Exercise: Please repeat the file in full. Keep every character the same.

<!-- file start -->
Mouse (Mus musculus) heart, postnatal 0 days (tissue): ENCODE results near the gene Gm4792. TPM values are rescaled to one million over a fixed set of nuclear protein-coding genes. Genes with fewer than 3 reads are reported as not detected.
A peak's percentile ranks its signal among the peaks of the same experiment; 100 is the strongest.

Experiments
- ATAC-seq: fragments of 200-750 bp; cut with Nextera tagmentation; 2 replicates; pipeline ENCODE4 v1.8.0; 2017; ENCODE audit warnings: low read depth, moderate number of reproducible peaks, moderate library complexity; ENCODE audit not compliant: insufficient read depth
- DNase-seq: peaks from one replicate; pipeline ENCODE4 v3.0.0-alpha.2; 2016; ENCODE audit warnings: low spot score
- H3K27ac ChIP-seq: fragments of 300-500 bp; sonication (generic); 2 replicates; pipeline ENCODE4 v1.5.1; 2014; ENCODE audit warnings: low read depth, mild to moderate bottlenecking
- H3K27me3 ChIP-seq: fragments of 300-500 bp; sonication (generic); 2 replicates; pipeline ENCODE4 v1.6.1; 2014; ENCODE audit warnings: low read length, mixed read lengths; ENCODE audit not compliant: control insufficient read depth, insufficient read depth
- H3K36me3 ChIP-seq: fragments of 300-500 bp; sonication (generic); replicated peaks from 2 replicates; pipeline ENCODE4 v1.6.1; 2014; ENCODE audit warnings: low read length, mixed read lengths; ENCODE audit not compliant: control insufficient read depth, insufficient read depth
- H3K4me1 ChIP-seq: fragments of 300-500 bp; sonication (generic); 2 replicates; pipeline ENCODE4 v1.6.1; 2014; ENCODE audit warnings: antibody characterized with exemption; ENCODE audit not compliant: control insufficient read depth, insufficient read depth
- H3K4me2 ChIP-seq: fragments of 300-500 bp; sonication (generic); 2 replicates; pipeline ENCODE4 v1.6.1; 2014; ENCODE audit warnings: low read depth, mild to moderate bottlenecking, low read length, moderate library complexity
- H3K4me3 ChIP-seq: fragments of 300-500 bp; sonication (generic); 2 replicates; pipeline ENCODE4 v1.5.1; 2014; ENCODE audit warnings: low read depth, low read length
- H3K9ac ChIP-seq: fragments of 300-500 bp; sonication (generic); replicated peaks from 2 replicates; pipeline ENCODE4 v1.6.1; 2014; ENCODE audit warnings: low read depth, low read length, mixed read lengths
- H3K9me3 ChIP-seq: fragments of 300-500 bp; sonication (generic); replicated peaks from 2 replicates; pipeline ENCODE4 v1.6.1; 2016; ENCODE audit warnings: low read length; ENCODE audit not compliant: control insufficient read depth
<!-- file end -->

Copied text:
Mouse (Mus musculus) heart, postnatal 0 days (tissue): ENCODE results near the gene Gm4792. TPM values are rescaled to one million over a fixed set of nuclear protein-coding genes. Genes with fewer than 3 reads are reported as not detected.
A peak's percentile ranks its signal among the peaks of the same experiment; 100 is the strongest.

Experiments
- ATAC-seq: fragments of 200-750 bp; cut with Nextera tagmentation; 2 replicates; pipeline ENCODE4 v1.8.0; 2017; ENCODE audit warnings: low read depth, moderate number of reproducible peaks, moderate library complexity; ENCODE audit not compliant: insufficient read depth
- DNase-seq: peaks from one replicate; pipeline ENCODE4 v3.0.0-alpha.2; 2016; ENCODE audit warnings: low spot score
- H3K27ac ChIP-seq: fragments of 300-500 bp; sonication (generic); 2 replicates; pipeline ENCODE4 v1.5.1; 2014; ENCODE audit warnings: low read depth, mild to moderate bottlenecking
- H3K27me3 ChIP-seq: fragments of 300-500 bp; sonication (generic); 2 replicates; pipeline ENCODE4 v1.6.1; 2014; ENCODE audit warnings: low read length, mixed read lengths; ENCODE audit not compliant: control insufficient read depth, insufficient read depth
- H3K36me3 ChIP-seq: fragments of 300-500 bp; sonication (generic); replicated peaks from 2 replicates; pipeline ENCODE4 v1.6.1; 2014; ENCODE audit warnings: low read length, mixed read lengths; ENCODE audit not compliant: control insufficient read depth, insufficient read depth
- H3K4me1 ChIP-seq: fragments of 300-500 bp; sonication (generic); 2 replicates; pipeline ENCODE4 v1.6.1; 2014; ENCODE audit warnings: antibody characterized with exemption; ENCODE audit not compliant: control insufficient read depth, insufficient read depth
- H3K4me2 ChIP-seq: fragments of 300-500 bp; sonication (generic); 2 replicates; pipeline ENCODE4 v1.6.1; 2014; ENCODE audit warnings: low read depth, mild to moderate bottlenecking, low read length, moderate library complexity
- H3K4me3 ChIP-seq: fragments of 300-500 bp; sonication (generic); 2 replicates; pipeline ENCODE4 v1.5.1; 2014; ENCODE audit warnings: low read depth, low read length
- H3K9ac ChIP-seq: fragments of 300-500 bp; sonication (generic); replicated peaks from 2 replicates; pipeline ENCODE4 v1.6.1; 2014; ENCODE audit warnings: low read depth, low read length, mixed read lengths
- H3K9me3 ChIP-seq: fragments of 300-500 bp; sonication (generic); replicated peaks from 2 replicates; pipeline ENCODE4 v1.6.1; 2016; ENCODE audit warnings: low read length; ENCODE audit not compliant: control insufficient read depth